A complete and flowing follow-through virtually guarantees golf success. We all know it, but with so much else to think about we too often fail to finish our swings.
Davis Love, Jr., father of the tour star Davis Love III, was a brilliant teaching professional who died tragically in the crash of a small plane. His renowned teaching skills included many an impromptu, mid-round cue or memory key that could get a struggling golfer back in form. During this writer’s own slice-plagued round with Davis, Jr., in the mid-1980s, Love took a tee from his pocket and performed a bit of magic with it. He slid the tee into the vent hole in the grip cap of the club I had just did a slice with.
“Don’t do anything different,” he then told m, “just make that tee point straight out from your left ear when you’ve finished the swing.” The next swing, wonder of wonders, ended in a full follow-through, and the ball went straight as a string. Next time you find yourself quitting early on your swing and hitting weak slices, stick a tee in your grip cap and think of Davis Love, Jr.’s advice.
BONUS SLICE-BEATER: Long Irons Weak and Leaky? Take out Tension
The 170-plus-yard iron shot is among the toughest in golf to hit with authority. According to Dave Bobber, of Trappers Turn G.C. in Wisconsin Dells, Wisc., most golfers consider the least satisfactory shot with 3-iron, 4-iron or even 5-iron to be a combination push-fade.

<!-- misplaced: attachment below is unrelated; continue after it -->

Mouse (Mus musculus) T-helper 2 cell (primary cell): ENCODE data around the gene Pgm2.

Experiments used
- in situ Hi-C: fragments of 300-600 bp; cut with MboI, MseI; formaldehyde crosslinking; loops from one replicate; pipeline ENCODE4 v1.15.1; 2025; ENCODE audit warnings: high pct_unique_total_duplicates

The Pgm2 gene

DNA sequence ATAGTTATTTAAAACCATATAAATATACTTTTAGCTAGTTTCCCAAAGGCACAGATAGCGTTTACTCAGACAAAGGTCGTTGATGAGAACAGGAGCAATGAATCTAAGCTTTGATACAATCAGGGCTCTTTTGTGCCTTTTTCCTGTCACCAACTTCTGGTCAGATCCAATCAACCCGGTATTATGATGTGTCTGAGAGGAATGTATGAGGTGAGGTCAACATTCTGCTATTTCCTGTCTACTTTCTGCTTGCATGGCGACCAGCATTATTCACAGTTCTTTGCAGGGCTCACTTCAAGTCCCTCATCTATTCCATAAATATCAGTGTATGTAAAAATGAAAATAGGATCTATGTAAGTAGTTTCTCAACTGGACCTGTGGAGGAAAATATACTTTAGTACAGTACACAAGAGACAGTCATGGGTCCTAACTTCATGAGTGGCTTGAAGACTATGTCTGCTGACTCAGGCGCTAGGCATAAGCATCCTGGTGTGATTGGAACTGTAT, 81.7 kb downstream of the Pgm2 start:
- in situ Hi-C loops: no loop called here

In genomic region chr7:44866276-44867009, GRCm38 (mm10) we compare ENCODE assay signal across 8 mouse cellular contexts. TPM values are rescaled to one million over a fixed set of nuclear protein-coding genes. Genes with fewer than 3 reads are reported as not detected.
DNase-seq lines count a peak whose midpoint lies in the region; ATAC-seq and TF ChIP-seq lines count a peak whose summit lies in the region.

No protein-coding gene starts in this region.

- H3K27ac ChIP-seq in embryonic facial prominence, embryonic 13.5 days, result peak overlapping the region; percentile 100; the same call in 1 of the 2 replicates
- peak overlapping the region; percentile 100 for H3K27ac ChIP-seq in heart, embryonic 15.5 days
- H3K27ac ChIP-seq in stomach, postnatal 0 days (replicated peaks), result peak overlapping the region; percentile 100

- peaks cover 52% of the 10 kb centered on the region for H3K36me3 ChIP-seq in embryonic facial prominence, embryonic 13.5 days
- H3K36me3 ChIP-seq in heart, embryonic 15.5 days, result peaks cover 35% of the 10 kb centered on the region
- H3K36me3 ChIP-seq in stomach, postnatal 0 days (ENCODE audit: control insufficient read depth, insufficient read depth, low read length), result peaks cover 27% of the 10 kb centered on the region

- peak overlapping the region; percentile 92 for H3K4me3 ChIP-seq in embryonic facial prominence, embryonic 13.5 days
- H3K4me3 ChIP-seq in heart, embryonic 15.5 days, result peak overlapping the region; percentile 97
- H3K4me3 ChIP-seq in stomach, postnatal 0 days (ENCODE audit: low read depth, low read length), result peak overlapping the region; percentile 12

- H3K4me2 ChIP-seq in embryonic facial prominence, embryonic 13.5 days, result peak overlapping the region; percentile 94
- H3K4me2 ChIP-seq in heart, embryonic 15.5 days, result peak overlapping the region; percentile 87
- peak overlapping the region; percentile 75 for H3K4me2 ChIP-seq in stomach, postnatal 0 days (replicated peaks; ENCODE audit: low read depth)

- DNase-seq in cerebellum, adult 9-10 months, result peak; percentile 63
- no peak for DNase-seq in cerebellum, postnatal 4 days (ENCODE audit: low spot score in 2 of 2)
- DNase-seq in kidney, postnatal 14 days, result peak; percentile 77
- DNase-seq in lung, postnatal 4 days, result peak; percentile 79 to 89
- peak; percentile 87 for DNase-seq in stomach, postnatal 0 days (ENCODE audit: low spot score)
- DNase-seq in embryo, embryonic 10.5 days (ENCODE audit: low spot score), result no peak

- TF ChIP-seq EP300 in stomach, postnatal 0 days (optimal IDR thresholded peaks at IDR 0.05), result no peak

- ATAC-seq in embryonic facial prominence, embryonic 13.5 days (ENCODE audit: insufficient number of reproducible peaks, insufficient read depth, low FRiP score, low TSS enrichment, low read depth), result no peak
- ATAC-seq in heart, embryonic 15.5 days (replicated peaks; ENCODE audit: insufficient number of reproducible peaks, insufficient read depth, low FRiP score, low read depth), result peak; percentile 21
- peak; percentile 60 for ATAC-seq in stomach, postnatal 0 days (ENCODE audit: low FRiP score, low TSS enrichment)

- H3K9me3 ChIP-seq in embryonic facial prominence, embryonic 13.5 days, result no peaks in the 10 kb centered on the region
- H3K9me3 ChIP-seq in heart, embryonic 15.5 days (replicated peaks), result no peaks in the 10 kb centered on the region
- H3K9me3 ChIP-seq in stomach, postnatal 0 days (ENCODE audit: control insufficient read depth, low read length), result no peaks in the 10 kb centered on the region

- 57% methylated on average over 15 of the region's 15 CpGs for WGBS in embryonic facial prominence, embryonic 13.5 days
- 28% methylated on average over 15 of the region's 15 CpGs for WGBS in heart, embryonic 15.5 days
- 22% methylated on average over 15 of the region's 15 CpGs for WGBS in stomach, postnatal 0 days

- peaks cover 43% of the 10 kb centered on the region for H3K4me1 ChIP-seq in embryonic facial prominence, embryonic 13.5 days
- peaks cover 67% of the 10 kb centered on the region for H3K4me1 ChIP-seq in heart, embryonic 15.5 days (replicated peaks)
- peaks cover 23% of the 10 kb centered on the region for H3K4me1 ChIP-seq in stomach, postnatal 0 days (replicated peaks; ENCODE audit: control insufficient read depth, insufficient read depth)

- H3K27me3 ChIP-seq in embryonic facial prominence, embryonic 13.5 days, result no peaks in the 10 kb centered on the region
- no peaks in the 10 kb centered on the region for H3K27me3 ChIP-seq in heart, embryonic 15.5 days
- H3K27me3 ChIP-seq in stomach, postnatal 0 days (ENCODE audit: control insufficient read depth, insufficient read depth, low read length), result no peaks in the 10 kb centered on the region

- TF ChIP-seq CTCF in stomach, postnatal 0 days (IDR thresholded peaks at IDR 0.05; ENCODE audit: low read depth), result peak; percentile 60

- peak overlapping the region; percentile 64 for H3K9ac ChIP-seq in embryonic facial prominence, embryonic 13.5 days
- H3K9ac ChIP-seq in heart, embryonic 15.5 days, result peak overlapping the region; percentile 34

“In general it’s a shot that feels dead,” says Bobber, “You look up and see a wounded duck that’s low and leaks to the right, landing well short of the target.” First, check out the face of your club for signs of off-center impact. Any shot from grass with an iron usually leaves a readable imprint on the clubface. Hits on the center should produce fairly satisfactory ball flight. If they don’t, you may need an equipment change.
Whenever you practice long irons, be aware of your grip pressure. “Tension is the wrists and hands is a major cause of the weak, faded iron shot,” says Bobber. Use a personal grip-tension scale, from 1 to 5, with 5 the most grip pressure and 1 the least. Hit practice balls working your way toward the 1 setting.
“There’s a tempo tip you can also use to fix this problem,” says Bobber, “with the idea being that you ‘borrow’ the tempo and pace of your favorite club–the 7-iron or whatever–and use that same feeling for the longer club that’s giving you trouble. Hit the favorite club, groove that tempo, then hit the longer club. Repeat this little drill four or five times, and you may see your long iron shots straightening out and flying a suitable distance.